This website uses affiliate links at no cost to you. Thank you.
March 26, 2024

Montessori in the Kitchen - We love Nylon Knives

I feel like in Montessori circles there is a lot of love for kids using knives. Child safe knives open up a world of independence for toddlers and preschoolers. And, we introduce knives around here around my babies' first birthdays. But, I think a lot of love falls to the wavy chopper knife, which is honestly a great choice for young toddlers. 

But, wavy choppers are far more limited than my favorite child-safe knife - a nylon knife. The wavy chopper is limited to a chopping (up and down motion). It's great for small children since both their hands can be up and out of the way of the blade. But, only so many different things need to be chopped, often that motion can crush more delicate foods and simply not work at all for larger ones. Plus, they really don't teach the skills needed to work with most adult knives in the future. 

Reasons to Love a Nylon Knife for Your Montessori Toddler

What does teach the skills then? Enter the nylon knife, also called a lettuce knife! These plastic knifes are serrated by not super sharp. They don't rely on chopping, but slicing motion - similar to that of more commonly used adult knives. But unlike sharp knives, they don't easily cut children's skin. 

We've had these knives for more than ten years and have never had one hurt our children. Even small toddlers learning to use these knives can practice the back and forth slicing motion needed to cut larger, harder items. But, yet, they are sharp enough to not squish softer things, like a ripe kiwi.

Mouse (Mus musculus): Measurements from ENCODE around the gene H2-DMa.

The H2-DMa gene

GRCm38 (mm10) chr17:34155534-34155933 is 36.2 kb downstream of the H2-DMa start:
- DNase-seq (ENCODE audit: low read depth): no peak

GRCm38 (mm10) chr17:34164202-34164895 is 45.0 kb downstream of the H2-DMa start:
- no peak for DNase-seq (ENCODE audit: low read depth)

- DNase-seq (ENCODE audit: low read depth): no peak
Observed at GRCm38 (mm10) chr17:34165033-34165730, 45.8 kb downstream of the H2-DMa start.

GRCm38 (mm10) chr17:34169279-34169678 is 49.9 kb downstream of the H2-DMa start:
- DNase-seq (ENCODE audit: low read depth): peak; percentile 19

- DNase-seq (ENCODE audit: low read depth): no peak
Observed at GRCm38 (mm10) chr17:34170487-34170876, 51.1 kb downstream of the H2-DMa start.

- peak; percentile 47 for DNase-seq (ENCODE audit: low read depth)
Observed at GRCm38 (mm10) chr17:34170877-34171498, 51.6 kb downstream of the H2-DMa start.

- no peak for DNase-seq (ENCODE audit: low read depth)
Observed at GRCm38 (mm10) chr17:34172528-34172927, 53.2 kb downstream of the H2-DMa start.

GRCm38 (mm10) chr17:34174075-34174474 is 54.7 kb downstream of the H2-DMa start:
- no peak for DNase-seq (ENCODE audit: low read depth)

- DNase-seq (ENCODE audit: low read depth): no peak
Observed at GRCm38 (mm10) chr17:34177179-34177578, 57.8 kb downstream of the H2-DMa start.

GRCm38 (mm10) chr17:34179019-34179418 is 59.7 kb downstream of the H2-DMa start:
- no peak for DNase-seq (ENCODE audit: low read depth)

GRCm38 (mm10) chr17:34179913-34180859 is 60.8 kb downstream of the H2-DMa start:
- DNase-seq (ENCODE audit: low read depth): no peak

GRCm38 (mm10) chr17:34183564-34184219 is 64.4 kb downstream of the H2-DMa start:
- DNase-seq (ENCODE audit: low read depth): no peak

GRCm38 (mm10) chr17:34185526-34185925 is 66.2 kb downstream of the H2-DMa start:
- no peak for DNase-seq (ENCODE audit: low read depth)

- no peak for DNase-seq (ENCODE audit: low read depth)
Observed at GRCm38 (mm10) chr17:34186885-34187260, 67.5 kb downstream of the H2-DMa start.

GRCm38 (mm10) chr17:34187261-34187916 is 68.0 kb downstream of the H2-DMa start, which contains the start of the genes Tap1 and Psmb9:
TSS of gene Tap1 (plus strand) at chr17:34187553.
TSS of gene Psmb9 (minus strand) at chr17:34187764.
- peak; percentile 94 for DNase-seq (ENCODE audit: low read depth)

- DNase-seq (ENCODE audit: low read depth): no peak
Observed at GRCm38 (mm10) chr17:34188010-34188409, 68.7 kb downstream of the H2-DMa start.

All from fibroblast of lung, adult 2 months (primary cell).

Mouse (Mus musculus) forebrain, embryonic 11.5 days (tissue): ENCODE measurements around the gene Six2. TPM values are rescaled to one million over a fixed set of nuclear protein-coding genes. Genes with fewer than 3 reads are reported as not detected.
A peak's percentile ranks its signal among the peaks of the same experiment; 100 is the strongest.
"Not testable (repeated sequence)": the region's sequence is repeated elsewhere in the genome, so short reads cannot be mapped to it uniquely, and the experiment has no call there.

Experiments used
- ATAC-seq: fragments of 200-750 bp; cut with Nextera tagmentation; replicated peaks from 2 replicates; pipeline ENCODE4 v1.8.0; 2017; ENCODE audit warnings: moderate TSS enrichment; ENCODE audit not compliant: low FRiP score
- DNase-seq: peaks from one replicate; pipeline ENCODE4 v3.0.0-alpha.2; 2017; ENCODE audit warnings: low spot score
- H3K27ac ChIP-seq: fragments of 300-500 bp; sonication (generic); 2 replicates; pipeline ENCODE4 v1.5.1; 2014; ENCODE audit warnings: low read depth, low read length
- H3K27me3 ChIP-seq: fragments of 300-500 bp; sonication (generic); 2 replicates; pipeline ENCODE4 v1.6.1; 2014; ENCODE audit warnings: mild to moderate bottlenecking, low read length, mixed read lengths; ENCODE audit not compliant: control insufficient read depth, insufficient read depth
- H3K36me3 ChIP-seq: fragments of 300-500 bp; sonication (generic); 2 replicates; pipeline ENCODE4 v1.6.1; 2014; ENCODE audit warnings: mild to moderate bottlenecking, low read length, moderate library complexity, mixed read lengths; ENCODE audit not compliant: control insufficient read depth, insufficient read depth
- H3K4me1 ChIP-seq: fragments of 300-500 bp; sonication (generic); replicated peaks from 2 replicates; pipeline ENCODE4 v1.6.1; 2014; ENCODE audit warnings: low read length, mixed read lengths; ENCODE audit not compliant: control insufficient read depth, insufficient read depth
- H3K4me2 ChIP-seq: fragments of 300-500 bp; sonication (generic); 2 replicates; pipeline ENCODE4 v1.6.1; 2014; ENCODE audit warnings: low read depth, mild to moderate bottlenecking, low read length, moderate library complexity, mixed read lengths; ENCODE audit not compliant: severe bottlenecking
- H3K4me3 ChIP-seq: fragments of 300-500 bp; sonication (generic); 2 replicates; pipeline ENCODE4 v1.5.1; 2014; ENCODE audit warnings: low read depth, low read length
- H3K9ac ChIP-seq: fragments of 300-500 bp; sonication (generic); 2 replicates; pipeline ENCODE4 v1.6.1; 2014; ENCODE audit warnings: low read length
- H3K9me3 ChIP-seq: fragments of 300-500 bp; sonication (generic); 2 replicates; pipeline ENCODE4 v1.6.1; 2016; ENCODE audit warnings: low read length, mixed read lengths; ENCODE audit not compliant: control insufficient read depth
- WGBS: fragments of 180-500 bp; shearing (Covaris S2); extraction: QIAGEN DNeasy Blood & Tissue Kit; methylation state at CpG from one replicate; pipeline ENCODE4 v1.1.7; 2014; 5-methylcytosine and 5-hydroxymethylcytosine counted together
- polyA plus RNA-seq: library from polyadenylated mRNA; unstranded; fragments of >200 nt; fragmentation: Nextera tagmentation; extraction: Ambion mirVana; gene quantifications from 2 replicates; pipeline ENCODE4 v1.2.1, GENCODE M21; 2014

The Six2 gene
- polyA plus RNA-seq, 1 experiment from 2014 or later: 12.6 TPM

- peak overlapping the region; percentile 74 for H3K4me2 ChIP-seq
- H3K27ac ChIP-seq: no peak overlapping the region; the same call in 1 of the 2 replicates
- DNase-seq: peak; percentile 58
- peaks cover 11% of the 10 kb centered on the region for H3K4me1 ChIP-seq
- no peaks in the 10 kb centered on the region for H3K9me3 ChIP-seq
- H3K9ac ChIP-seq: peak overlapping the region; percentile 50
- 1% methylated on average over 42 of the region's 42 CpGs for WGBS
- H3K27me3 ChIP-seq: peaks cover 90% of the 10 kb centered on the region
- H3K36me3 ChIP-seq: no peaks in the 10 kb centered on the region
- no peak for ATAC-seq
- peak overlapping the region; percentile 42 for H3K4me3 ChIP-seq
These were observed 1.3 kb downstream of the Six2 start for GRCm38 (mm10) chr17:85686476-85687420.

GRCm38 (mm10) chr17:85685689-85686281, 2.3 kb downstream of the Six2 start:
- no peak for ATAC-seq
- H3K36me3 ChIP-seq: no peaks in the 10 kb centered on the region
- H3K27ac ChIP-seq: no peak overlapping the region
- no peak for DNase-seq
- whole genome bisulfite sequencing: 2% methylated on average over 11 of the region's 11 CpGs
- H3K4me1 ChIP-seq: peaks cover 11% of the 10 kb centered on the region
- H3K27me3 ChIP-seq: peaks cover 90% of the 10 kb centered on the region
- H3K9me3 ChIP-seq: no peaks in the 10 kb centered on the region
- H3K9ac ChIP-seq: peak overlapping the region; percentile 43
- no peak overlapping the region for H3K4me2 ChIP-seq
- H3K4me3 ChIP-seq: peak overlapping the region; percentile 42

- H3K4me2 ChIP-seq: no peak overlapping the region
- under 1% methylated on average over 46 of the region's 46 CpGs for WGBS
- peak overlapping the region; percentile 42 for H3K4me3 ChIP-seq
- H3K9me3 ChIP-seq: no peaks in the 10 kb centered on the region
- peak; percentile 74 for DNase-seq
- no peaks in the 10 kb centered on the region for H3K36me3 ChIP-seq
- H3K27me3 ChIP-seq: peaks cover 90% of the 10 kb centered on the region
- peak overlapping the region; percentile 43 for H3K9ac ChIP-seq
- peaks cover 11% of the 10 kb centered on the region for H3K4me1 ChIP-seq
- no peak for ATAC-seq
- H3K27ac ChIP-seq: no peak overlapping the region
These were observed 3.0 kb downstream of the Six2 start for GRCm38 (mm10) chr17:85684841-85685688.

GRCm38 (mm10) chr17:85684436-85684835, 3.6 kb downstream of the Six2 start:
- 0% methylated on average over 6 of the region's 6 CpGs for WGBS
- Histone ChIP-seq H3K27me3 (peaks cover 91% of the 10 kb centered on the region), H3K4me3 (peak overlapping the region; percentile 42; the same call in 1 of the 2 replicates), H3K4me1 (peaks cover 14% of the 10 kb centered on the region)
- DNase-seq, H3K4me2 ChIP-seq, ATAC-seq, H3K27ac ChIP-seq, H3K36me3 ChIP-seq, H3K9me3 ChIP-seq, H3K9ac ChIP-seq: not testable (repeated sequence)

I also love that they come in a variety of sizes from those small enough to work well in my 2-year-olds hands, but also large enough to safely be used by me. They are also relatively affordable and easily found. We have these versions of the nylon knives and they have lasted for a decade! Now, there are lots of options available that are fairly similar to one another. 

To introduce a nylon knife, I use hand over hand, or hand under hand, depending on what my child is comfortable with. I model the back and forth slowly without words. I slowly place my other hand to the side (or on top of the knife depending on what we are cutting). Once I have modeled a few times, I do start to add in language. "Back and forth, back and forth." 

These knives really become the main knife my children have reached for over the years. Eventually they move on to sharper easier knives but these still remain a popular choice. I love that they make me feel safe, the kids can use independently, and they really work to cut such a large variety of things!

Have you tried a nylon knife with your Montessori toddler? 

Support me